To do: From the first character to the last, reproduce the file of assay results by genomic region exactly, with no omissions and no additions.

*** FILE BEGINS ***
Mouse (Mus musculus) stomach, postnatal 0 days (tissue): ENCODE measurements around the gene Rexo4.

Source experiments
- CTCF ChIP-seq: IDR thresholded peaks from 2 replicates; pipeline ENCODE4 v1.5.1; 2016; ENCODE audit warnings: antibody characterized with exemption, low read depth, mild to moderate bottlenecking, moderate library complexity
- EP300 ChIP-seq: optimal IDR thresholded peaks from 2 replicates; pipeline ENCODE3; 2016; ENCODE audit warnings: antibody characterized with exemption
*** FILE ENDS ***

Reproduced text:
Mouse (Mus musculus) stomach, postnatal 0 days (tissue): ENCODE measurements around the gene Rexo4.

Source experiments
- CTCF ChIP-seq: IDR thresholded peaks from 2 replicates; pipeline ENCODE4 v1.5.1; 2016; ENCODE audit warnings: antibody characterized with exemption, low read depth, mild to moderate bottlenecking, moderate library complexity
- EP300 ChIP-seq: optimal IDR thresholded peaks from 2 replicates; pipeline ENCODE3; 2016; ENCODE audit warnings: antibody characterized with exemption